The Russia-Ukraine war has posed further challenges to the ECB’s tapering plan, putting President Lagarde in a difficult position, amid looming inflation and slow economic growth projections. February’s inflation rate in the euro area soared to 5.8%, with energy being the main driver at 31.7% increase. The figure is likely to rise even more as the war has made oil and gas prices skyrocket.
“A scenario close to stagflation is not out of the possibilities,” said Mario Centeno, a member of the ECB’s Governing Council, in an interview with Bloomberg on the 28th of February. Stagnant growth and increasing inflation will depend heavily on the course of the war, as supply disruptions and commodity prices are heightened even more.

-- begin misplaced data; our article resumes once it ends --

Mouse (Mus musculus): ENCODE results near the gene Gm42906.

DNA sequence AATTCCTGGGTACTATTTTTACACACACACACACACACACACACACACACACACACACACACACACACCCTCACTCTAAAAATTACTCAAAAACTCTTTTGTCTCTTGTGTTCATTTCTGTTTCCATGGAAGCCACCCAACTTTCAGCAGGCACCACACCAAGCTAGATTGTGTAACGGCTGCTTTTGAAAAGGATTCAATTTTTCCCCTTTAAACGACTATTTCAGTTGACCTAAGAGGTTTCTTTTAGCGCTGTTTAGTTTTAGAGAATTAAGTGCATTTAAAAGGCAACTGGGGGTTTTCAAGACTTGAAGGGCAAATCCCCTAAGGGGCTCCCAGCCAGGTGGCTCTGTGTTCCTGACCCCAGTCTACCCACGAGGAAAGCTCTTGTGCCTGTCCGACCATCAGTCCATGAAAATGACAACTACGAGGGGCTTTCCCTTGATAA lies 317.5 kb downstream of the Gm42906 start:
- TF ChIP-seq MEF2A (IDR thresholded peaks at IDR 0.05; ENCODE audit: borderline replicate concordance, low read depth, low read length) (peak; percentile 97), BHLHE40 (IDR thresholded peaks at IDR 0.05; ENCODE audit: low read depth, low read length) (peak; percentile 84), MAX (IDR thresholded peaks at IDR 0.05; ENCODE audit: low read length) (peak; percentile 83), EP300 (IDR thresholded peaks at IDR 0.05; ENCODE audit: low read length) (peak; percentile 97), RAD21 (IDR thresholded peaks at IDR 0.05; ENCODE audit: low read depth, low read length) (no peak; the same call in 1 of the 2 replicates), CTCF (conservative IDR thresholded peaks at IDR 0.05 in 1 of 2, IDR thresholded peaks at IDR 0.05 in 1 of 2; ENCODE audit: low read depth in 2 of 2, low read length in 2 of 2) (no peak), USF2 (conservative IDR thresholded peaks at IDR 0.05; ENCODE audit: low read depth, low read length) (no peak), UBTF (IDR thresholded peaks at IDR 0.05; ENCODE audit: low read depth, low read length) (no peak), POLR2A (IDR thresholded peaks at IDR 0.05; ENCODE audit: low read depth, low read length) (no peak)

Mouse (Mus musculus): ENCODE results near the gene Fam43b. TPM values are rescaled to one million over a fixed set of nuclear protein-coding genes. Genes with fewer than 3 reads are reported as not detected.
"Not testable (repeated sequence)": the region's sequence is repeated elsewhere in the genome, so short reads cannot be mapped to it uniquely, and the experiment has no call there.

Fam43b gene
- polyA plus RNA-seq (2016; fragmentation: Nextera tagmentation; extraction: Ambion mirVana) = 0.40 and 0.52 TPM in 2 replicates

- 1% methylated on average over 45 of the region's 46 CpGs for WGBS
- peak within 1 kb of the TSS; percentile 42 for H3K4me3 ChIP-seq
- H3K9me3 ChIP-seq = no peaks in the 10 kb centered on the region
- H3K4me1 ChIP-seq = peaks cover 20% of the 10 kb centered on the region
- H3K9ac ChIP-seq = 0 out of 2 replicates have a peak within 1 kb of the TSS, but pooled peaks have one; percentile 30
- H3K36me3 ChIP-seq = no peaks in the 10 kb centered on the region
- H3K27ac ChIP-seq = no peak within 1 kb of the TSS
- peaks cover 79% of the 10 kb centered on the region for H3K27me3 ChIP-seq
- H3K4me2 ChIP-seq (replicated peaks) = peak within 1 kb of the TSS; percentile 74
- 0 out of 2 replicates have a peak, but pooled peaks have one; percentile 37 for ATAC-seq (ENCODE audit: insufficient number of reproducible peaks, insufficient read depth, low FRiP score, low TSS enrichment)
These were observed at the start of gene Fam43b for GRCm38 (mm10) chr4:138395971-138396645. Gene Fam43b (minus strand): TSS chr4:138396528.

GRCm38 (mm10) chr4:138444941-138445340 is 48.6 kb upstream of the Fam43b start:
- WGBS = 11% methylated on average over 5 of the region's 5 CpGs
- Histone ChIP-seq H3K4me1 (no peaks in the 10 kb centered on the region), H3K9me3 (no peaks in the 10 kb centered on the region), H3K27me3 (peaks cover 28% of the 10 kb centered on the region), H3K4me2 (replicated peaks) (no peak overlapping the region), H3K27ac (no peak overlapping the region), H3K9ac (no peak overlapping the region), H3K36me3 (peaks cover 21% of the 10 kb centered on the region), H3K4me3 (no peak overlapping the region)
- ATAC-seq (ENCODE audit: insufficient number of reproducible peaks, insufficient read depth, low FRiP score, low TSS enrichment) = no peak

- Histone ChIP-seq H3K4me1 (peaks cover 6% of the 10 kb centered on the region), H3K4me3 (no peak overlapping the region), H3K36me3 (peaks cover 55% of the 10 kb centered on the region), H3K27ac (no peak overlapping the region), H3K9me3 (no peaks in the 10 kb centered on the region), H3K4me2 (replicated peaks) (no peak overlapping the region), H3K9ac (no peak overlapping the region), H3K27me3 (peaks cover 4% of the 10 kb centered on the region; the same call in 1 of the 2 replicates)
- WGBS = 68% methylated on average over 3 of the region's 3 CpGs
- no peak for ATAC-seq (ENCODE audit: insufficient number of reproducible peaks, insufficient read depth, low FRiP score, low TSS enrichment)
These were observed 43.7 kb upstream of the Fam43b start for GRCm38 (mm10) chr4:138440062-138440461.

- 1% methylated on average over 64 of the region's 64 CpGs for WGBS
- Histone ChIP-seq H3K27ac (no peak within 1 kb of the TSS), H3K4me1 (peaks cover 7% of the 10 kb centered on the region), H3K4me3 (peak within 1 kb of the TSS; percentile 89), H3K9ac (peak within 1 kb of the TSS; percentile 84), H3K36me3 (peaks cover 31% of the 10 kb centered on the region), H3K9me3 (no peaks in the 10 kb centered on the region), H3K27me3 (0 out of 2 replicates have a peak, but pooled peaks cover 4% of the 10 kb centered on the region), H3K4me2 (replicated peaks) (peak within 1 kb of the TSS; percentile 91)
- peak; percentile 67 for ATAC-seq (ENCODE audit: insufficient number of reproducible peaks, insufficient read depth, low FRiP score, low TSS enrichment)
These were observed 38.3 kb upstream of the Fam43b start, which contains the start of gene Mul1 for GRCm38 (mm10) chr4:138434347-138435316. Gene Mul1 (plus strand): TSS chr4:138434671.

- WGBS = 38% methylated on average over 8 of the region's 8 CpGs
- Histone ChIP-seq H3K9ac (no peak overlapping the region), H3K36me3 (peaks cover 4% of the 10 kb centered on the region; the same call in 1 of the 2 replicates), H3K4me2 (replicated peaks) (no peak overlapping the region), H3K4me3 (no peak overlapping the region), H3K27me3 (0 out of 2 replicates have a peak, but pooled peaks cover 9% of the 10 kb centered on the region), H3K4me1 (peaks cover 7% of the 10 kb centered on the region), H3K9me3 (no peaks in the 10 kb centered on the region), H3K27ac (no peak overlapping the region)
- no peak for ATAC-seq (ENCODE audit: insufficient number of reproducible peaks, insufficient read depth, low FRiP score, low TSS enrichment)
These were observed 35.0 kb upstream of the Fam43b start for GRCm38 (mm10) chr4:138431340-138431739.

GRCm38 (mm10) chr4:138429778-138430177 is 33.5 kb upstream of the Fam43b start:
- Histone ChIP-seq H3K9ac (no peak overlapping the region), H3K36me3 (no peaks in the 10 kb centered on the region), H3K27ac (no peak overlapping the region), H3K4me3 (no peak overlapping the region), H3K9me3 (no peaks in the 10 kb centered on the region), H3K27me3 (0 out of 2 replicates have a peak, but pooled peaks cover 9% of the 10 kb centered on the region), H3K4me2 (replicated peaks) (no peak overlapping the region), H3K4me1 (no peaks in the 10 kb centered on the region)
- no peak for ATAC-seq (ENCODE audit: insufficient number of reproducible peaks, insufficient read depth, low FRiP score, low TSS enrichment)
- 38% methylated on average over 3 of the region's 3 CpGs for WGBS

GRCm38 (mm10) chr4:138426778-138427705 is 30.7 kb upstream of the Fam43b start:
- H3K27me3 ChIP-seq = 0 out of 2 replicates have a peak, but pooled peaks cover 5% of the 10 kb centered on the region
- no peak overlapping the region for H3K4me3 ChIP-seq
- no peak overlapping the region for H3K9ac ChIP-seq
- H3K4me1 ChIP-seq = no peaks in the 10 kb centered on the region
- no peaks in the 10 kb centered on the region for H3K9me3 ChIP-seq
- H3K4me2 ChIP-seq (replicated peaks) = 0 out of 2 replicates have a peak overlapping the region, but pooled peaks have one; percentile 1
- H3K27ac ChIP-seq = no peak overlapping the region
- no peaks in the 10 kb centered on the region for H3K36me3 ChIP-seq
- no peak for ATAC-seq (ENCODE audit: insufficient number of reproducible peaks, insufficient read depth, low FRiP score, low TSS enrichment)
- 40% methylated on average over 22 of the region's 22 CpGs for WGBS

The ECB maintained the interest rate unchanged at 0%, the marginal lending facility rate at 0.25% and the deposit facility rate at -0.5%. The central bank surprised the market by announcing a tapering acceleration of the asset purchase program (€40 billion in April, €30 billion in May and €20 billion in June), which may end in the third quarter. This decision can be revisited if the outlook changes. President Lagarde stated that any adjustments to the ECB interest rate will be gradual and will be determined with the strategic commitment to stabilize inflation at 2% over the medium term.